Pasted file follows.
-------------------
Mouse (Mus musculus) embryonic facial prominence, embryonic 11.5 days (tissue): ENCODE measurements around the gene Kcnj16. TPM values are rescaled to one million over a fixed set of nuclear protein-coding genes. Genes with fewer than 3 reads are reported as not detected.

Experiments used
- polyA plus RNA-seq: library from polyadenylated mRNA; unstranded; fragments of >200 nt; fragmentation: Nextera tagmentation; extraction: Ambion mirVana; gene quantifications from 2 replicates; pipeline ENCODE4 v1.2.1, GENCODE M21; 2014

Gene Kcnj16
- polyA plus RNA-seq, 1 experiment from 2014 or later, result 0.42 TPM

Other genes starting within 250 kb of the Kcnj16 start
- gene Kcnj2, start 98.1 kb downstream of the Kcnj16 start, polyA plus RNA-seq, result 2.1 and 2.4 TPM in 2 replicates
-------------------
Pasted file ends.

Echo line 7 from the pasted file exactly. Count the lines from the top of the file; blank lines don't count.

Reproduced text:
- gene Kcnj2, start 98.1 kb downstream of the Kcnj16 start, polyA plus RNA-seq, result 2.1 and 2.4 TPM in 2 replicates